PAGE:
— Apart from inviting children from schools or kindergartens, we also invite volunteers who are working with refugees. They are trained to work with people who have suffered from traumatic experiences, especially with children. And this is one way and the other is that together with these books that were delivered in this project from the Goethe Institute, they have also produced materials that are aimed to give advice on how to work with these children.
But there’s of course a limit to what can be done. This is a library. This is not a place where you can give professional psychological help. But nevertheless, I think if you make sure that people understand and feel that this is a safe place and there are other people they can talk to… maybe this helps.
— And how about the Ukrainian diaspora? Are these communities active in bringing the books to the libraries?
— I’m not sure how it works in each library, but what I realized is that we have many NGOs that have a long history of cooperating with Ukraine and we have Ukrainian communities as well. I heard that librarians found it very helpful to work together with them because they speak Ukrainian. Some of the Ukrainian communities donated books to the library in the beginning, because there were no books. So this is a very important connection.
— How are the libraries within Europe working on this topic? Can you say something on behalf of the European network? Because the German case shows very systematic support, it’s very well planned and implemented.
— I think it’s our German way of doing things. I participate in a network of European public library agencies and ministries responsible for libraries.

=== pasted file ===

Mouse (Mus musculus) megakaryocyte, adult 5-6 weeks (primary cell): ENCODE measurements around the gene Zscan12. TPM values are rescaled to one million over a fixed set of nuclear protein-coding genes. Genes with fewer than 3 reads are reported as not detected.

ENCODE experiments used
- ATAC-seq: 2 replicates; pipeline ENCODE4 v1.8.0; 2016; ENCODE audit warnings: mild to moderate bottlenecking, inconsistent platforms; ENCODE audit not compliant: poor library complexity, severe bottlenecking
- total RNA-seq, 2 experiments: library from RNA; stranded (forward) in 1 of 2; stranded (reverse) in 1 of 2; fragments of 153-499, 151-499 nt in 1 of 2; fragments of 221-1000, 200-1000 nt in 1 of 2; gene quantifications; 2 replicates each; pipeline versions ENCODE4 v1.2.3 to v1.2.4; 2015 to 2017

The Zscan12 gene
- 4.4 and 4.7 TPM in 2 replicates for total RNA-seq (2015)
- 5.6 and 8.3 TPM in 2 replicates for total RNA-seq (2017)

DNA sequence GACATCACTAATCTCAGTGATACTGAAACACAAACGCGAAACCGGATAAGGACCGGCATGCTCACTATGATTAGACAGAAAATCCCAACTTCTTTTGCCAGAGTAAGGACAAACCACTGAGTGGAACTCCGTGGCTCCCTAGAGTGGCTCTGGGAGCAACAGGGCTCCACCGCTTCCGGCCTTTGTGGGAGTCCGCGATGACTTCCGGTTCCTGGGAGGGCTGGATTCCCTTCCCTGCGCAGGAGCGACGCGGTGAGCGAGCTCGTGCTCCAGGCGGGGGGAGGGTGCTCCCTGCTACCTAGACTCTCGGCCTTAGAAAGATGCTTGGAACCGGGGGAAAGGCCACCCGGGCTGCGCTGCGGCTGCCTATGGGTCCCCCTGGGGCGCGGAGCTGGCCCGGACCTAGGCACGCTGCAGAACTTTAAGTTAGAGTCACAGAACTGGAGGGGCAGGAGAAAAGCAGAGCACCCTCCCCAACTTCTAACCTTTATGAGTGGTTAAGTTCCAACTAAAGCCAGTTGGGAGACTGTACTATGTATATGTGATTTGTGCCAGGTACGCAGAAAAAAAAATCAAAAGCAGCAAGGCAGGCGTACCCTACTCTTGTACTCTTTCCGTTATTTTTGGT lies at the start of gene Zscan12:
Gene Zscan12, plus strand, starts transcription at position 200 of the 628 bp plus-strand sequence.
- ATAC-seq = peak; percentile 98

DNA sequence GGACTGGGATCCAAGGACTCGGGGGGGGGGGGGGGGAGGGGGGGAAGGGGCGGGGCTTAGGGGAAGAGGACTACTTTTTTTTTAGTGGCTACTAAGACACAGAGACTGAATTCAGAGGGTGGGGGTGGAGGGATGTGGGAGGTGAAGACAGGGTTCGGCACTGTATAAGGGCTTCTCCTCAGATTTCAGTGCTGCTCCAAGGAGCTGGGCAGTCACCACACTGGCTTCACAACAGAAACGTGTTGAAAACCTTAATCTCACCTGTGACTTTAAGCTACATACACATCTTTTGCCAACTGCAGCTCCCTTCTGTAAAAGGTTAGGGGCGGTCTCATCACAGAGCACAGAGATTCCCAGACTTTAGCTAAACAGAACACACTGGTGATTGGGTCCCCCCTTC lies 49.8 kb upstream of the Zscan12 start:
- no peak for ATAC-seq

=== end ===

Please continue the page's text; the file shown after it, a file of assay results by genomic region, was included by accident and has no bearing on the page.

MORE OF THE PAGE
We have monthly meetings and we exchange information about what we are doing and how we are doing it. And I remember for many of us, the most useful information we got in the first weeks was from a colleague from the National Library in Poland who said she has a list of recommended children’s books. We faced the same challenges and exchanged experiences — you can do the same, or try something else.
For example, among the activities that some German libraries started immediately when the war started that they made a collection of information sources that are reliable and available on their websites. Because we have a big problem with false information and with fake news regarding the war in Ukraine.
— What is the main advice that you can give to those who want to start the Ukrainian bookshelf?
— We are quite lucky in Germany that we have a very good bookselling system.
I would recommend going to your local bookseller or on the websites of some specialized booksellers who give recommendations on Ukrainian books. Make sure that they take care of the delivery.
I think it is no longer a big problem, but it could still take a long time, several weeks.
As soon as the books are there, it is important to cooperate with other people in the local community who work with refugees. You have to think about how to give them the information that the books are there. Otherwise, you will have your books on the shelf and nobody comes.